TMA Foundation Hits $5 Million Milestone


Since its inception in 1993, the TMA Foundation (TMAF) has awarded more than $5.1 million in health improvement grants to TMA, county medical societies and alliance chapters, medical student groups, and other organizations. A record-setting gala at TexMed 2015 is helping to refill the TMAF coffers. Under the leadership of co-chairs Drs. Michelle Berger, David Tobey, Susan Pike, and Harry Papaconstantinou, the May 1 event raised more than $386,000. You can help extend that record thanks to a new challenge grant from the John P. McGovern Foundation, which will match donations up to a total of $10,000. TMAF proceeds support such TMA programs as Hard Hats for Little Heads, the Minority Scholarship Program, and Walk With a Doc Texas.

EVPGram Takes July 4 Holiday


In honor of the 239th anniversary of the birth of our great nation, EVPGram won’t publish next week. We’ll be back in your inbox on July 13.

Tuesday, June 23, 2015

Governor Signs TMA “Home Runs” Into Law


Gov. Gregg Abbott completed his review of the 2015 Texas Legislature’s work, signing or allowing into law about 1,400 bills and resolutions, and issuing veto proclamations for 42 others. Over the past week, the governor put his signature on most of TMA’s major legislative successes, including:
  • Big increases in funding for new graduate medical education programs, mental health, and women’s health;
  • Significant reforms of how the state investigates and prosecutes suspected Medicaid fraud;
  • Elimination of the state Controlled Substances Registration program;
  • Elimination of the $200 annual occupation tax that all physicians pay;
  • ID card requirements for patients covered by Affordable Care Act (ACA) marketplace plans;
  • Retention of vaccination records in ImmTrac until age 26;
  • Tougher network accountability requirements for Medicaid HMOs; and
  • Enhanced liability protections for physicians using health information exchanges.

TMA Working Multiple Fronts on ICD-10


As the Oct. 1 deadline for transitioning to the ICD-10 coding system draws closer, TMA is working with other state medical societies to stop or delay the change or soften its blow. We continue to support HR 2126, the Cutting Costly Codes Act of 2015, by U.S. Rep. Ted Poe (R-Houston), to stop the implementation of ICD-10 outright. Last week, we joined with the California, Florida, and New York state medical associations in a letter asking the Centers for Medicare & Medicaid Services (CMS) to adopt a two-year, penalty-free, ICD-10 grace period. Writing on behalf of more than 120,000 physicians and medical students, we asked for:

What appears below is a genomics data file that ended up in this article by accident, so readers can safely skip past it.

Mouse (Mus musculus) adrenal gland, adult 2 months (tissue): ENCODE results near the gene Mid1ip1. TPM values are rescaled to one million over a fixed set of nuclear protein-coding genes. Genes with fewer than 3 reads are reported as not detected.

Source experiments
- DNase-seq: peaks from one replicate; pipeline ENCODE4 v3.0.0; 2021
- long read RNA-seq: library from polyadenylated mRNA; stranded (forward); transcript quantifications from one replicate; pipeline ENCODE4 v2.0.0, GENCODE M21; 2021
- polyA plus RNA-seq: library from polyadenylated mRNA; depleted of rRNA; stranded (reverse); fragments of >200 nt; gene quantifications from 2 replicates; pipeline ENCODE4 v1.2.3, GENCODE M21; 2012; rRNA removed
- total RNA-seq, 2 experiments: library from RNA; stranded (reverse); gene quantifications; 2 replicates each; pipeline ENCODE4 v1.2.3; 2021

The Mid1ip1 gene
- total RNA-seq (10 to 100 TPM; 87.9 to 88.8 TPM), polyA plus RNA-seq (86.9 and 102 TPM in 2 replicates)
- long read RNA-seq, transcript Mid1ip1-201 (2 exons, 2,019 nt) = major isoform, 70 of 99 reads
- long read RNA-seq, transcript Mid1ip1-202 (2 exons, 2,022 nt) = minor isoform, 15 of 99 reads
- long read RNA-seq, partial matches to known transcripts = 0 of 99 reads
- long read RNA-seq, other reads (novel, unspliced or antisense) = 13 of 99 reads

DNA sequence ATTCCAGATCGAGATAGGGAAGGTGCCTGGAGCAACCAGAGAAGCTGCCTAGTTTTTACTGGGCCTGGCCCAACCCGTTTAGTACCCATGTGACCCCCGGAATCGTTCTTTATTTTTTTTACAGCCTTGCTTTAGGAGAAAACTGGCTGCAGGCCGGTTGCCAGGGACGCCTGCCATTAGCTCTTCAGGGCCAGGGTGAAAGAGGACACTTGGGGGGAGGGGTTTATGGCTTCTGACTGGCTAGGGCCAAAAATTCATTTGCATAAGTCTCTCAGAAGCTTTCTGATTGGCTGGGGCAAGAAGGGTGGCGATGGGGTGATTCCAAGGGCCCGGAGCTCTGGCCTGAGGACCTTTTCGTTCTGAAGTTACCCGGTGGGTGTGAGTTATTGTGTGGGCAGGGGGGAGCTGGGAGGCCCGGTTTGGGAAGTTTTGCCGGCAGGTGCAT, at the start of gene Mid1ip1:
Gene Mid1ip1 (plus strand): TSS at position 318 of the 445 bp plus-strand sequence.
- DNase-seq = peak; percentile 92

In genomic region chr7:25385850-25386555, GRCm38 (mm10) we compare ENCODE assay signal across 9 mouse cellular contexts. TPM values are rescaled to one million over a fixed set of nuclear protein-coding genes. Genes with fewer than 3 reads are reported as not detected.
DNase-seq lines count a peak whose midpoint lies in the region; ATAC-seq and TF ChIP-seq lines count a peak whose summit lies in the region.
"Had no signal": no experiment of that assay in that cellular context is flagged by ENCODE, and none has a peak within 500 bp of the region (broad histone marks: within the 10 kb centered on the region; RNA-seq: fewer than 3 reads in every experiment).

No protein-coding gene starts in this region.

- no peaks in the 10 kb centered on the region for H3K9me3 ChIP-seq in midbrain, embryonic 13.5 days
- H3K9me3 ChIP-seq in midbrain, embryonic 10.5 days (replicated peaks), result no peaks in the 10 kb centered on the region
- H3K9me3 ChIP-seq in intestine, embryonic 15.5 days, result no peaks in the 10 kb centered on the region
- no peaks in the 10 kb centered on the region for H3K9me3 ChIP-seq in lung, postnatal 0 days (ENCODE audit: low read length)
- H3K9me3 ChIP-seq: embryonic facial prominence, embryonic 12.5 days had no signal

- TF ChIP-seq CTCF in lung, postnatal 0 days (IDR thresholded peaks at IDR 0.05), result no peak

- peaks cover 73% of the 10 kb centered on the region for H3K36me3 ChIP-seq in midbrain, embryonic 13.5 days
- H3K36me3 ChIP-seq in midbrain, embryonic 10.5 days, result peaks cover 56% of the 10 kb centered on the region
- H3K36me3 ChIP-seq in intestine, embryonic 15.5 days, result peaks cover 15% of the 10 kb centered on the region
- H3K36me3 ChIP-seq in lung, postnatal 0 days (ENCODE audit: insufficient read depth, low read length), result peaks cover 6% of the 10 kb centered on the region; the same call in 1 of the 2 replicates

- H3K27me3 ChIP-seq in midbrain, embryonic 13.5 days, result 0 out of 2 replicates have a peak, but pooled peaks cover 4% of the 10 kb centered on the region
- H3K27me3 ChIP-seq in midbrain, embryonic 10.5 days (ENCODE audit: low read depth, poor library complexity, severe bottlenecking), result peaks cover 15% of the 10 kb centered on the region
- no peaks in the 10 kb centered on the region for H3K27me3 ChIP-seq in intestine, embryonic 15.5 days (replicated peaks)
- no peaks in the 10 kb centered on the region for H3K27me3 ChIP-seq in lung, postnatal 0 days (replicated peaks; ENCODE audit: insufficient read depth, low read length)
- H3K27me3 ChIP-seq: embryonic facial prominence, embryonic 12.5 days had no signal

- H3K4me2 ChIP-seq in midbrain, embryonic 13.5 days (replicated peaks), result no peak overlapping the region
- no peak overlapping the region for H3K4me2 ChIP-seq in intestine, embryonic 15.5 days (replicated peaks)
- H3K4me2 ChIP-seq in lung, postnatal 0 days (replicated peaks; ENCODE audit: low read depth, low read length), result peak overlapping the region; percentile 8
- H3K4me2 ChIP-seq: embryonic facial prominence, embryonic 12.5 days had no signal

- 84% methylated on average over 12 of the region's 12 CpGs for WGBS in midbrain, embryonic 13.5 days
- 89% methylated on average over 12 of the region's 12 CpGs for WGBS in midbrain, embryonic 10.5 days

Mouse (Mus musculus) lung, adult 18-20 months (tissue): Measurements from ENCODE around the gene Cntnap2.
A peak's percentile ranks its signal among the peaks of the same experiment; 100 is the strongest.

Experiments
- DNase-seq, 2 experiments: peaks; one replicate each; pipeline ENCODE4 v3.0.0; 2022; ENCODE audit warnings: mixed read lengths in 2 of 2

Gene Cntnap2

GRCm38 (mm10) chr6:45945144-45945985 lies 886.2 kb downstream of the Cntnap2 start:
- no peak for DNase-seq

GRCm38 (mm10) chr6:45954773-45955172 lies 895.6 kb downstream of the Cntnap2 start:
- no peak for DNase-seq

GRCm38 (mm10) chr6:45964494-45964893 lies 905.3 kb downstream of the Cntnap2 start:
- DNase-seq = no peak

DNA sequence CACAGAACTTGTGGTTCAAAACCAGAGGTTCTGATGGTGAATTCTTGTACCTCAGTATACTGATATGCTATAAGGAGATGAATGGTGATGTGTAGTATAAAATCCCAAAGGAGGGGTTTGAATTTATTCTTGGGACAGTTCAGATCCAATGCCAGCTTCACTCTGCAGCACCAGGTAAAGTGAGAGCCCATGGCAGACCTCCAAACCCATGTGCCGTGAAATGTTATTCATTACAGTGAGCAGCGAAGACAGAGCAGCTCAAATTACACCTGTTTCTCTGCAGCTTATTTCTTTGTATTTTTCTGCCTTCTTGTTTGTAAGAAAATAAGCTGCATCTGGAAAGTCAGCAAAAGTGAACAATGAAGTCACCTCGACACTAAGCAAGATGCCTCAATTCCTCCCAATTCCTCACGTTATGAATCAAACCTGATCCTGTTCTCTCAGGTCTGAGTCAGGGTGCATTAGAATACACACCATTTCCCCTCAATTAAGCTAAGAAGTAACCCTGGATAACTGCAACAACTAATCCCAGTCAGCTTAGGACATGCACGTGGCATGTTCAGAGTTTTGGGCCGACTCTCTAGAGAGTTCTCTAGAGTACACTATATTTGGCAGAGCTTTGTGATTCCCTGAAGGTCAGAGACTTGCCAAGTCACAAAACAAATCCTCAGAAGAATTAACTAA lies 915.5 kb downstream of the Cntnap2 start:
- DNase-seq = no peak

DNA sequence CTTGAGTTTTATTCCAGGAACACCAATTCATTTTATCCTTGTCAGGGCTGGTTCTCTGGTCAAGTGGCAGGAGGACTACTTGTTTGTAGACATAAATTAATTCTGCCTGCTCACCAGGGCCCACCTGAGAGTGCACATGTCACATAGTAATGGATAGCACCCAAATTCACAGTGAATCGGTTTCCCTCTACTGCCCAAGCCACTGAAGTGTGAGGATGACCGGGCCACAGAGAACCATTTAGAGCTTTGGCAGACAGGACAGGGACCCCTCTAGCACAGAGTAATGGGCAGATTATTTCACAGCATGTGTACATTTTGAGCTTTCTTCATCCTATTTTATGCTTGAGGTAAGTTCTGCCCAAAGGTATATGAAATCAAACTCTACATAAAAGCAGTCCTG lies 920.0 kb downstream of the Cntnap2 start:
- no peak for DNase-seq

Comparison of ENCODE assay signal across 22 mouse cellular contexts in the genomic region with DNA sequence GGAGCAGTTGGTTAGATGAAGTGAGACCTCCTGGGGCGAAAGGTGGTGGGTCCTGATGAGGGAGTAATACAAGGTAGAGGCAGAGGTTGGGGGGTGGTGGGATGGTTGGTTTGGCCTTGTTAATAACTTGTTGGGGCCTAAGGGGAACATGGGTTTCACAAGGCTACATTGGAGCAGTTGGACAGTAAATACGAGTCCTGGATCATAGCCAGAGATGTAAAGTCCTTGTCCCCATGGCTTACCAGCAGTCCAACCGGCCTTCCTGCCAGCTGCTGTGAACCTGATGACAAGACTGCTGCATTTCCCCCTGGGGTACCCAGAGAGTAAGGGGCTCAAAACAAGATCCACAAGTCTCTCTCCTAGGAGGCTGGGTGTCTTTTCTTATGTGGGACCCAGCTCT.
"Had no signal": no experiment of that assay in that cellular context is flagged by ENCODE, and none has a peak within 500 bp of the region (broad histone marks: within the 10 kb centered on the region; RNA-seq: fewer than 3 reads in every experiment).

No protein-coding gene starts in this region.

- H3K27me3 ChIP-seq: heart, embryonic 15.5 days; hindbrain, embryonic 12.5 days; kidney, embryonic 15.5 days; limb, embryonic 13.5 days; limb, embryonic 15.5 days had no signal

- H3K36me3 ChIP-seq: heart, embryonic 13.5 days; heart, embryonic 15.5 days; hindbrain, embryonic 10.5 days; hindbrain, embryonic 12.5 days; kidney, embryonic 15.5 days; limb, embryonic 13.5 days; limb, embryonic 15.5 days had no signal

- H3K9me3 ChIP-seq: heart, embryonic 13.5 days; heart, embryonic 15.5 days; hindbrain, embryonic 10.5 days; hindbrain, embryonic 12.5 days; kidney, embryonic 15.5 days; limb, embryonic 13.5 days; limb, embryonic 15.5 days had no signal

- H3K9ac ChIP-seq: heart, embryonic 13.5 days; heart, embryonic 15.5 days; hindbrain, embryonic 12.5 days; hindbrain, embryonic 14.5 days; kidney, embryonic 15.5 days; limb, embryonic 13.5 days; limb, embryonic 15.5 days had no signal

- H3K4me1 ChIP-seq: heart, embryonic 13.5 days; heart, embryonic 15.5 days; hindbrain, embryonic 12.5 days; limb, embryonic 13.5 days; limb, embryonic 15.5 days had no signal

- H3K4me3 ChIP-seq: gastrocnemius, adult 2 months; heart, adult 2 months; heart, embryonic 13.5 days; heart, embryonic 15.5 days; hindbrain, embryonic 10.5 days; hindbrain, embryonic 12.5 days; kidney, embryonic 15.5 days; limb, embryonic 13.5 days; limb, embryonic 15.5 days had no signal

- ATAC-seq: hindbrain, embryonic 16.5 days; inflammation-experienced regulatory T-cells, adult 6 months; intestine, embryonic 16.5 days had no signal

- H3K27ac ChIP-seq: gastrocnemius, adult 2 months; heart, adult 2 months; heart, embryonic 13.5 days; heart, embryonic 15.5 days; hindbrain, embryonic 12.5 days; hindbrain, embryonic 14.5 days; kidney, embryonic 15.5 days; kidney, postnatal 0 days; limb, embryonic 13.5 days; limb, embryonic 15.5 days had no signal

• A two-year period during which physicians will not be penalized for errors, mistakes, and/or malfunctions of the system;
  • A two-year period in which physicians will not be subject to special Medicare-payment audits due to ICD-10 coding mistakes;
  • A two-year period during which physician payments will not be reduced or withheld based on ICD-10 coding mistakes; and
  • Advance payments in the event that claims are delayed.
We are working with those same states and the larger Coalition of State Medical Societies on several other bills in Congress that would force CMS to mitigate the ICD-10 impact on physicians. We’re also putting the finishing touches on our August and September ICD-10 workshops for physicians and staff, and we offer several outstanding ICD-10 planning webinars, podcasts, and publications in the TMA Education Center.

Nation Braces for Supreme Court ACA Ruling


Unclear and uncertain. That’s the forecast for the U.S. Supreme Court’s expected ruling on the King v. Burwell case challenging subsidies for patients who sign up for ACA plans in insurance exchanges run by the federal government. Unclear, of course, is exactly how the court will decide the case and whether it will rule illegal the subsidies in the 34 exchanges that aren’t run by state governments. Texas is one of those 34. Also unclear is how much or how little of the rest of the ACA will be affected by the decision. Uncertain is the response by President Obama or the Republican-led Congress to a ruling that tosses the subsidies. Also uncertain is how such a decision would affect the 1 million or so Texans who have purchased subsidized plans, or the physicians who care for them. Over the years, TMA has proposed private-sector and public-private partnership solutions designed to provide marketplace incentives to increase coverage. We still believe that those proposals, along with needed improvements to Texas’ Medicaid program and other ACA changes we support, can provide better access to quality care for all Texans.

Let Our Doctors Own


Speaking of the ACA, we are once again working with the Coalition of State Medical Societies and Congress to reverse the ACA-imposed ban on physician-owned hospitals. The ACA makes future hospital ownership illegal for physicians who go to medical school, obtain a license to practice medicine, care for Medicare patients, and then want to refer their Medicare patients to a hospital in which they may have ownership. TMA promotes responsible ownership of all health care facilities, whether owned by a physician, hospital, or other provider.

TMA PracticeEdge Hits 100-Physician Mark


Thanks to some strong recruitment efforts, the three nascent accountable care organizations under contract with TMA PracticeEdge now have 100 physicians within their folds. TMA PracticeEdge services help physicians transform their practices so they can remain independent and compete in a pay-for-performance environment. Learn more on the website or call (888) 900-0334.

Brotherton Takes Helm at CEJA